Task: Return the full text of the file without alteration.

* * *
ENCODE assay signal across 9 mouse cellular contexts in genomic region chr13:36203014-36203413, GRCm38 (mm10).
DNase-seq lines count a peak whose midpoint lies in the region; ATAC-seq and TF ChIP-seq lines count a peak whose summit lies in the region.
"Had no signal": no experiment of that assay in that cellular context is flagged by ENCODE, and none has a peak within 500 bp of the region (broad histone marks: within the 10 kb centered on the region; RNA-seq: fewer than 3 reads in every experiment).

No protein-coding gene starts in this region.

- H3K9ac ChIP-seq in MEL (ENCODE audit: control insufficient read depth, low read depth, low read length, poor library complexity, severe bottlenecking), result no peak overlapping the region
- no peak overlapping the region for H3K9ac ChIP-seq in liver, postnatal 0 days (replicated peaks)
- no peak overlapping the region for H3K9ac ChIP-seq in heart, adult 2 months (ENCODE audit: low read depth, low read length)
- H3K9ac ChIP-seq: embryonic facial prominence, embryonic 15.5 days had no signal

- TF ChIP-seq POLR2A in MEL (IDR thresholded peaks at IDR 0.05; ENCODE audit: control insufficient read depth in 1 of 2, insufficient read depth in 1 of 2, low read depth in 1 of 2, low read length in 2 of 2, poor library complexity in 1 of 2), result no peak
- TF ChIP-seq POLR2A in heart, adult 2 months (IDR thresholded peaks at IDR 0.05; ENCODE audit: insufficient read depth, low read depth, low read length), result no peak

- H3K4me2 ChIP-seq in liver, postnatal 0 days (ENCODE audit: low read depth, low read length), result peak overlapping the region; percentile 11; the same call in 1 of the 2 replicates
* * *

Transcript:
ENCODE assay signal across 9 mouse cellular contexts in genomic region chr13:36203014-36203413, GRCm38 (mm10).
DNase-seq lines count a peak whose midpoint lies in the region; ATAC-seq and TF ChIP-seq lines count a peak whose summit lies in the region.
"Had no signal": no experiment of that assay in that cellular context is flagged by ENCODE, and none has a peak within 500 bp of the region (broad histone marks: within the 10 kb centered on the region; RNA-seq: fewer than 3 reads in every experiment).

No protein-coding gene starts in this region.

- H3K9ac ChIP-seq in MEL (ENCODE audit: control insufficient read depth, low read depth, low read length, poor library complexity, severe bottlenecking), result no peak overlapping the region
- no peak overlapping the region for H3K9ac ChIP-seq in liver, postnatal 0 days (replicated peaks)
- no peak overlapping the region for H3K9ac ChIP-seq in heart, adult 2 months (ENCODE audit: low read depth, low read length)
- H3K9ac ChIP-seq: embryonic facial prominence, embryonic 15.5 days had no signal

- TF ChIP-seq POLR2A in MEL (IDR thresholded peaks at IDR 0.05; ENCODE audit: control insufficient read depth in 1 of 2, insufficient read depth in 1 of 2, low read depth in 1 of 2, low read length in 2 of 2, poor library complexity in 1 of 2), result no peak
- TF ChIP-seq POLR2A in heart, adult 2 months (IDR thresholded peaks at IDR 0.05; ENCODE audit: insufficient read depth, low read depth, low read length), result no peak

- H3K4me2 ChIP-seq in liver, postnatal 0 days (ENCODE audit: low read depth, low read length), result peak overlapping the region; percentile 11; the same call in 1 of the 2 replicates